We don't want no Silicon Valley – the Canadian city fighting for a new kind of tech hub

Toronto is being upstaged in the tech world by a sprightly little neighbour upstream: Kitchener-Waterloo. Image: Benson Kua

Last year, the mayors of Toronto and Kitchener, Ontario, shook hands over plans to develop new transit infrastructure connecting the big city and the little town.

One of many reasons was to facilitate the movement of high-skill, enterprising workers expected to cluster in the region over the next few years. The province has high hopes for the up-and-coming Innovation Corridor, calling it the next Silicon Valley, or rather Silicon Valley North.

But it’s not big-city Toronto at the heart of the region, but Kitchener-Waterloo (KW), Canada’s start-up city and the birthplace of smartphones.

Ever heard of Research in Motion, now renamed BlackBerry? It was homegrown by Jim Balsillie, a business grad, and Mike Lazaridis, an engineering student at the University of Waterloo.


This is important: KW’s success as a hi-tech hub is largely attributed to Waterloo’s international co-op program. Founded in the late 1950s, it built ties between the university and industry, transitioning the region from traditional textiles to technology manufacturing in the 1970s.

Professional scientific, tech and educational services were gradually booming, and academics were researching Canada’s Tech Triangle by the early 1990s. Fast-forward to 2017, and KW unveiled a new economic development strategy (Make it Kitchener), wooing tech leviathans – Google opened its regional headquarters in downtown Kitchener – and revamping its city core to attract and retain talent. It’s working.

BlackBerry is long gone, but against all expectations, the entrepreneurial spirit remains in KW. Lazaridis continues to invest in quantum computing, nanotech and engineering at Waterloo, and is the force behind Perimeter, a research institute devoted to theoretical physics.

Balsillie directs his efforts towards international affairs, and founded the Balsillie School of International Affairs and the Centre for International Governance Innovation with a special focus in international law. With the support of the provincial government, the international law research program hosts legal clinics, offering advice on intellectual property to start-ups in the region.

The revamped Walper Hotel in downtown Kitchener-Waterloo. Image: Filipa Pajevic

Balsillie is also behind Communitech, an incubator devoted to building and supporting the regional tech community. Former BlackBerry employees kick-started their own businesses, or were snatched up by other tech companies in KW. The city of Kitchener was adamant on keeping people around, offering space and a metaphorical shoulder to cry on until they could stand on their own feet again.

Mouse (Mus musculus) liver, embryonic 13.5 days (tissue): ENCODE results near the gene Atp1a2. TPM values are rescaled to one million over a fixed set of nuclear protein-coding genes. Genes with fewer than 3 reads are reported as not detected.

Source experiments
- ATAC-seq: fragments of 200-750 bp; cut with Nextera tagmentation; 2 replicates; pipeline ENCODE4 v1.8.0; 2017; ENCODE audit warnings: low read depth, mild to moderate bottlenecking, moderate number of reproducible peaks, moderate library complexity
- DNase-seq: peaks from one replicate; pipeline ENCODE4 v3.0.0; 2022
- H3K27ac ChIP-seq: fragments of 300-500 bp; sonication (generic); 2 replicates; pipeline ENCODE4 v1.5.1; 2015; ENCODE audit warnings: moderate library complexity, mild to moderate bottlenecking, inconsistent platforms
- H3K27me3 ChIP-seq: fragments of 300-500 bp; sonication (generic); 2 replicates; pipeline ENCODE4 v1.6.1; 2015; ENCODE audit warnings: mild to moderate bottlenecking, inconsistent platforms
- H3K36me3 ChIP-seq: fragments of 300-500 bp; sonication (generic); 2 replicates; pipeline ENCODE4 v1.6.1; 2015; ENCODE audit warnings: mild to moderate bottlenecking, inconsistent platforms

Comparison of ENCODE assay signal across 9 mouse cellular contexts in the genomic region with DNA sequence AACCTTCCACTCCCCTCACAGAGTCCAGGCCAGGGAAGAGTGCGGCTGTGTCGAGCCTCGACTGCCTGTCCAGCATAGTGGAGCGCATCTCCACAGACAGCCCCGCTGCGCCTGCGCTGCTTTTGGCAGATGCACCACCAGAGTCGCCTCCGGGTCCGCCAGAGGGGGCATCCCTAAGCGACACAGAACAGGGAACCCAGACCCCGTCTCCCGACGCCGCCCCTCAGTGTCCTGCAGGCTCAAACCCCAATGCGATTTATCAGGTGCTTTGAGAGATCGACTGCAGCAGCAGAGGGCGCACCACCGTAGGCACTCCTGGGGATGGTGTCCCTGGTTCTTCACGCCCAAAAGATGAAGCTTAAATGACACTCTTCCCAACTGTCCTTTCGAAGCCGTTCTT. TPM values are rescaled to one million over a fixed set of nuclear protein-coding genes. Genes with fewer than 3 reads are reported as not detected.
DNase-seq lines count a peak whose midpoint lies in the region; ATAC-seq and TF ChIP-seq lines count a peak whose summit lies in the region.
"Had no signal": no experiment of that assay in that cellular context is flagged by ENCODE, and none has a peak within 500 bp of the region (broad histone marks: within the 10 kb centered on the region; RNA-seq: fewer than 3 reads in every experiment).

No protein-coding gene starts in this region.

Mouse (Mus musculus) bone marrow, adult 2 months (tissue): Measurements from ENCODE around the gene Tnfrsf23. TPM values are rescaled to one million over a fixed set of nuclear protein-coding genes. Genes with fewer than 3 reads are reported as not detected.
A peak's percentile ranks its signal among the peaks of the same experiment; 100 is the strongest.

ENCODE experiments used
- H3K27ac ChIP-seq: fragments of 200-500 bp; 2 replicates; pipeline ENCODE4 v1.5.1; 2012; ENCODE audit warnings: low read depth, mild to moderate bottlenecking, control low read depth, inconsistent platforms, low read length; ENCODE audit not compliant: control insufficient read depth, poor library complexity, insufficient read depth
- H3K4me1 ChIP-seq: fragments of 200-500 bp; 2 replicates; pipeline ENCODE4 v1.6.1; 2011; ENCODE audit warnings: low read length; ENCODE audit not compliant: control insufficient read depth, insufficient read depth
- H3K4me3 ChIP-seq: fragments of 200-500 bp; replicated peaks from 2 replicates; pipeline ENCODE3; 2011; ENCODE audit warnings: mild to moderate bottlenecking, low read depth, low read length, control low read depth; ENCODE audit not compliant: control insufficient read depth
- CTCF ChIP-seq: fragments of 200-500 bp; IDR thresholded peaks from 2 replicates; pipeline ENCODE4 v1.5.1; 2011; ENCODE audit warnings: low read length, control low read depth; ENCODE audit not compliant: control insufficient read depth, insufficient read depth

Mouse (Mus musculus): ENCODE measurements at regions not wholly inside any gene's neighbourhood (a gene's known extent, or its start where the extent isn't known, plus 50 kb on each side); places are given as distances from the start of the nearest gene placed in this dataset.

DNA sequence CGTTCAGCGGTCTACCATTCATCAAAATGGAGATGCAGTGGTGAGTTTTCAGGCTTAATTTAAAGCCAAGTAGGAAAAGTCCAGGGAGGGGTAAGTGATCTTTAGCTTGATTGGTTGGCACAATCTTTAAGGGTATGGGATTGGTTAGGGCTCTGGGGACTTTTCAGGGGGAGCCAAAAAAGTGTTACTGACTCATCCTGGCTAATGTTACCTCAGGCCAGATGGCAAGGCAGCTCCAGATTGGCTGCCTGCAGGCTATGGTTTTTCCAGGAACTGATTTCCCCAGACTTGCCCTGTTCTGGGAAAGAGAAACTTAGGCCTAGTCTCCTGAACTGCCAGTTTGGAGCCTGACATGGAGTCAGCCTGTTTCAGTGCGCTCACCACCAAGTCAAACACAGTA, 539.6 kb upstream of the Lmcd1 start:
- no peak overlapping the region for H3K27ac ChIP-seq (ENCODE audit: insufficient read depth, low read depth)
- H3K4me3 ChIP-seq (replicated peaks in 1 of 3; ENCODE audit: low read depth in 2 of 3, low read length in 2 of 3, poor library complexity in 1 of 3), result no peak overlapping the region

That’s what distinguishes KW from other tech hubs: it’s a community, a family that has your back no matter what. And they’re happy with that – they really don’t want to be another Silicon Valley Why? Because they see how detrimental a hi-tech super-cluster, like Silicon Valley, can be.

Sure, techies are stereotypically inward-looking, and millennials are more often than not considered – perhaps erroneously – selfish and apathetic. But these kids are more concerned with making KW proud than profitable. Even academics recognize that it is the community networks more than business networks that make for an interesting business climate in the region.

Vidyard’s CEO, a millennial, who grew up in Kitchener and has benefited from its community services, feels that the hip and upbeat internal culture of the tech community ought to extend outward to include other sectors and people. He wants KW to improve while avoiding the negative effects of gentrification.   

It may be a tech hub but it still looks incredibly dull from above. Image: Tom1973 via Wikimedia Commons

Likeminded individuals are working closely with local charities, getting involved politically and discussing affordable housing, re-defining volunteerism by offering their skills to the community. Furthermore, they talk to newcomers about homelessness and mental health issues, and the need to address both. When a business comes knocking at the door, the answer is not “what can I do for you”, but “what can you do for me?”

Still, inequality is hard to fix. Kitchener is not problem-free. Developers are building condos that are unlikely to cater to polarizing incomes, and the projected influx of people (especially given the change in political climate south of the border) will rock the boat some.

If all goes to plan, the tight-knit, locals-for-locals community of Kitchener-Waterloo may be the first of its kind – a tech hub that develops its brain without losing its heart.

Filipa Pajević researches urban planning at McGill University, Montréal, and is on Twitter as @filipouris

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On Walter Benjamin, and the “Arcades Project”